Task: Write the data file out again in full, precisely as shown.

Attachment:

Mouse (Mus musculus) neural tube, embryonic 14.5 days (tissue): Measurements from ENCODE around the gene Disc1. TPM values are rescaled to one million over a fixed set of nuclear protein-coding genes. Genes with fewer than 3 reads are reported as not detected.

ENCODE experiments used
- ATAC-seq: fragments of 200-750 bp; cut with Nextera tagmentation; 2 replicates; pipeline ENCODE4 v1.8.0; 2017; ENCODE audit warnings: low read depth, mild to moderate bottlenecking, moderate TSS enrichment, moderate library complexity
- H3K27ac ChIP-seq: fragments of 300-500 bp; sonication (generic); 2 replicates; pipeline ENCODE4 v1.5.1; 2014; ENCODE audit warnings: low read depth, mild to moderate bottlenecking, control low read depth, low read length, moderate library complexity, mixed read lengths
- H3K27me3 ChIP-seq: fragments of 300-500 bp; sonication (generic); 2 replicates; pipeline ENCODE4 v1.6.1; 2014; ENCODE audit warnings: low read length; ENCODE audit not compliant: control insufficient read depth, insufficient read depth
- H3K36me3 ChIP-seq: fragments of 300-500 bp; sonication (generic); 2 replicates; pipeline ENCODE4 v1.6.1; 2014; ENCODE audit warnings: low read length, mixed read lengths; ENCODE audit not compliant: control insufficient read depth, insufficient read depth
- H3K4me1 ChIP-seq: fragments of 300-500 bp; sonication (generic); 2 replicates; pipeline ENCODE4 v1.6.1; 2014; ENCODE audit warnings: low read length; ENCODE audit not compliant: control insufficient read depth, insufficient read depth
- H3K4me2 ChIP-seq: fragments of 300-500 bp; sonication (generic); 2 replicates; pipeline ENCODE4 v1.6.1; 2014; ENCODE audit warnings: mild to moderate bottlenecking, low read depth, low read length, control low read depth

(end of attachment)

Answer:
Mouse (Mus musculus) neural tube, embryonic 14.5 days (tissue): Measurements from ENCODE around the gene Disc1. TPM values are rescaled to one million over a fixed set of nuclear protein-coding genes. Genes with fewer than 3 reads are reported as not detected.

ENCODE experiments used
- ATAC-seq: fragments of 200-750 bp; cut with Nextera tagmentation; 2 replicates; pipeline ENCODE4 v1.8.0; 2017; ENCODE audit warnings: low read depth, mild to moderate bottlenecking, moderate TSS enrichment, moderate library complexity
- H3K27ac ChIP-seq: fragments of 300-500 bp; sonication (generic); 2 replicates; pipeline ENCODE4 v1.5.1; 2014; ENCODE audit warnings: low read depth, mild to moderate bottlenecking, control low read depth, low read length, moderate library complexity, mixed read lengths
- H3K27me3 ChIP-seq: fragments of 300-500 bp; sonication (generic); 2 replicates; pipeline ENCODE4 v1.6.1; 2014; ENCODE audit warnings: low read length; ENCODE audit not compliant: control insufficient read depth, insufficient read depth
- H3K36me3 ChIP-seq: fragments of 300-500 bp; sonication (generic); 2 replicates; pipeline ENCODE4 v1.6.1; 2014; ENCODE audit warnings: low read length, mixed read lengths; ENCODE audit not compliant: control insufficient read depth, insufficient read depth
- H3K4me1 ChIP-seq: fragments of 300-500 bp; sonication (generic); 2 replicates; pipeline ENCODE4 v1.6.1; 2014; ENCODE audit warnings: low read length; ENCODE audit not compliant: control insufficient read depth, insufficient read depth
- H3K4me2 ChIP-seq: fragments of 300-500 bp; sonication (generic); 2 replicates; pipeline ENCODE4 v1.6.1; 2014; ENCODE audit warnings: mild to moderate bottlenecking, low read depth, low read length, control low read depth